I'll go against the grain here.
I'd rather my child learned boxing.
Yes, boxing is violent. But it's also a real skill that may conceivably protect them in real life, someday. But that's kind of a by-the-by.
The main reason is that boxing does not separate a person from the violence. It's in their face (literally). They know how being hit feels, they know the damage it does, they don't take it lightly. They are very much a part of what is happening, and not shielded from the outcomes.
Additionally, due to the physical exertion, I imagine it could help a person work off aggression.
Guns, and anything that associates with them, leave me cold. Guns allow a person to kill other people (or animals) en masse, with almost no personal involvement or physiological feedback. They separate the shooter from the extreme violence and force of the act they are committing, because they themselves do not have to come close to, or feel the struggle of, the person they are killing.
Sure, target shooting is shooting at a target, not a person. But guns were not invented for shooting at targets. So while the hobby is kind of 'once removed', it's still associated, for me. And it's not a skill they are likely to use in real life - or if they are - that's not a good thing.
Sevenyears summarised how I feel about guns
No child ever accidentally beat themselves to death after stumbling on a parents' improperly stored boxing glove. Nobody ever walked into a movie theatre and boxed 16 people to death. I know there are ways around both of the above, but I simply wouldn't be a party to an activity where a gun is a recreational item despite not seeing an actual connection between that specific activity and violence.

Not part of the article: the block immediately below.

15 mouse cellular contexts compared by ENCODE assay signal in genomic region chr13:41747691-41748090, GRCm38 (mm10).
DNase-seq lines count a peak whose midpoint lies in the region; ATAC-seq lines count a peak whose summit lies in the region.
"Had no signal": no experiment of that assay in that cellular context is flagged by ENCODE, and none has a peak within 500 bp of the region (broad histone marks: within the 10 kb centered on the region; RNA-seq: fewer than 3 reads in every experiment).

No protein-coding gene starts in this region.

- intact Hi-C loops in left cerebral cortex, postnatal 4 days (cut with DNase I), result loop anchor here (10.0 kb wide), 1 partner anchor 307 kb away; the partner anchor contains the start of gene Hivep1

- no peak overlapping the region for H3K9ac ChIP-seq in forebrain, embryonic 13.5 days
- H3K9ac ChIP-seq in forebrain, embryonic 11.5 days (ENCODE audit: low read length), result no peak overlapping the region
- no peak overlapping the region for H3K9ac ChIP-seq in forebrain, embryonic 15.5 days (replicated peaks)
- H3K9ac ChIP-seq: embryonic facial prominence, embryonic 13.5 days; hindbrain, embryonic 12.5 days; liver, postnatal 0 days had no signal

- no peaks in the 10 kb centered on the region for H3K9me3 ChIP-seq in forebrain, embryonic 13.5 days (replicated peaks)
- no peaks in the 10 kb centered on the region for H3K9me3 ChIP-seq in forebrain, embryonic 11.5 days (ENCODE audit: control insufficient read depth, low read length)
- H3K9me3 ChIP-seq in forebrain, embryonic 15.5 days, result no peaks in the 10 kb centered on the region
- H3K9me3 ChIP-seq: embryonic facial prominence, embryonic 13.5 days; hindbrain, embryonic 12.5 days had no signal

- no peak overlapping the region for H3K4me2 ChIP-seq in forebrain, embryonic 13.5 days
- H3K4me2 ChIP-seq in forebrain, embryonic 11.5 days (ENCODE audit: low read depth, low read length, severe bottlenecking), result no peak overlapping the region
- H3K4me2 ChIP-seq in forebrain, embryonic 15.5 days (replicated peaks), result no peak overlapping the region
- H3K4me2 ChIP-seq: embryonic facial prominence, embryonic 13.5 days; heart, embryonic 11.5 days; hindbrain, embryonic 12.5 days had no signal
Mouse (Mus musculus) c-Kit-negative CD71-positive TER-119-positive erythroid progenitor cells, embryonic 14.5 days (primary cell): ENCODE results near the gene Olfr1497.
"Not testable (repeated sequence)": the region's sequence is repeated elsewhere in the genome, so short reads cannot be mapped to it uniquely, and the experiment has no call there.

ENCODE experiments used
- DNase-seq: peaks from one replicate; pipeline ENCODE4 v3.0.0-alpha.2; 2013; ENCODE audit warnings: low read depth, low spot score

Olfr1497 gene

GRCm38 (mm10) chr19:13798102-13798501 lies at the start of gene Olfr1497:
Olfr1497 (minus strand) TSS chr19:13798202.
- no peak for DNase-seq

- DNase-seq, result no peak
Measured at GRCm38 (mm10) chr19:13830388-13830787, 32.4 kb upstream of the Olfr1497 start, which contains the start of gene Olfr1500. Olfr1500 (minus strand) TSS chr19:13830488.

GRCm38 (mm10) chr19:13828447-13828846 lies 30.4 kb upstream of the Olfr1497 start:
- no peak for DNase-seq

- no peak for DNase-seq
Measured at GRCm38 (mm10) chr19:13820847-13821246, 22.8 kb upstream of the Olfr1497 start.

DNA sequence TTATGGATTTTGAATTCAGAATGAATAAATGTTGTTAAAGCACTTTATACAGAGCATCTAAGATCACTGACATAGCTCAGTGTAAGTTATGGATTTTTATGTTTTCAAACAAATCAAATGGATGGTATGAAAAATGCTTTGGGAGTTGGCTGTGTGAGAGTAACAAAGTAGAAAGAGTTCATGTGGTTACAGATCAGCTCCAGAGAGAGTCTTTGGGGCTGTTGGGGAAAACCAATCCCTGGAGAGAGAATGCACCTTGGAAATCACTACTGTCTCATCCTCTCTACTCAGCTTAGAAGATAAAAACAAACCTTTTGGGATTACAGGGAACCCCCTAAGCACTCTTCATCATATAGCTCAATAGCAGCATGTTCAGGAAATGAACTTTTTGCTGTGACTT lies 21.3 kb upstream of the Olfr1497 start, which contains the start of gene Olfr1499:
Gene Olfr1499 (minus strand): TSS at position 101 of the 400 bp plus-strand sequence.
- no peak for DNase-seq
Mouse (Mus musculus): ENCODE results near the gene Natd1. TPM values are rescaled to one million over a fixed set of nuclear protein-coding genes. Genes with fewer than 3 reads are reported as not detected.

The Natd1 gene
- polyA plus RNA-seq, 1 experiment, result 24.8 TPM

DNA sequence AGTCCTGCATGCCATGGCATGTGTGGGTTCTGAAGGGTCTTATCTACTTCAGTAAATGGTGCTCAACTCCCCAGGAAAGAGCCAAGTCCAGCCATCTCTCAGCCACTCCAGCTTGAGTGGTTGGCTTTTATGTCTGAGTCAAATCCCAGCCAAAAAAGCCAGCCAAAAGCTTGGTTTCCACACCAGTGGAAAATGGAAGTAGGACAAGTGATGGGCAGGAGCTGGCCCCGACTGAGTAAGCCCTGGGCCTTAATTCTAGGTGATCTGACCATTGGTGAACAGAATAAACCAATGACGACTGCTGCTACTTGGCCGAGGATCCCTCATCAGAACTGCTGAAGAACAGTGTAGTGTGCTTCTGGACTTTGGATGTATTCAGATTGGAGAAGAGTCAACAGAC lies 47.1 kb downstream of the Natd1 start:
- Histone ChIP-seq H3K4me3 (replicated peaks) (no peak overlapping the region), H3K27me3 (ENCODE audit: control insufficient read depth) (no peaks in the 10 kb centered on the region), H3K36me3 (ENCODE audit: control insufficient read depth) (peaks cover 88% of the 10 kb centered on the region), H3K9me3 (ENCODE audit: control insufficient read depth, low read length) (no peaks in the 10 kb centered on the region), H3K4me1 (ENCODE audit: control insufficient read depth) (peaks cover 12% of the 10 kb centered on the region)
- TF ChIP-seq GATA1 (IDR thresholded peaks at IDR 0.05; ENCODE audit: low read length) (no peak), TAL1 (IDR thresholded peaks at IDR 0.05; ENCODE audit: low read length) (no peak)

Skill-wise, I feel that boxing is much more of a skill. It involves psychology and anticipating the other person's movements and interpreting their body language and understanding the human body and where it is vulnerable. It involves a moving target and defense. I think this probably generalises to a number of sports played against opponents whether individual or as part of a team. I think it also generalises to personal safety.
Shooting is learning to operate a specific piece of equipment very accurately. I think it generalises to... I dunno, shooting other stuff I guess.
In reality, I hope my child will do martial arts or something more defense based than attack based like boxing. I'd rather they picked up the useful skills from there without actually having to hit another person, or get hit.
But if they wanted to do shooting, I'd let them, but I wouldn't be happy about it. I hate guns.
I don't think it's hypocritical to box and be against guns. Mass murders have never been carried out by boxing.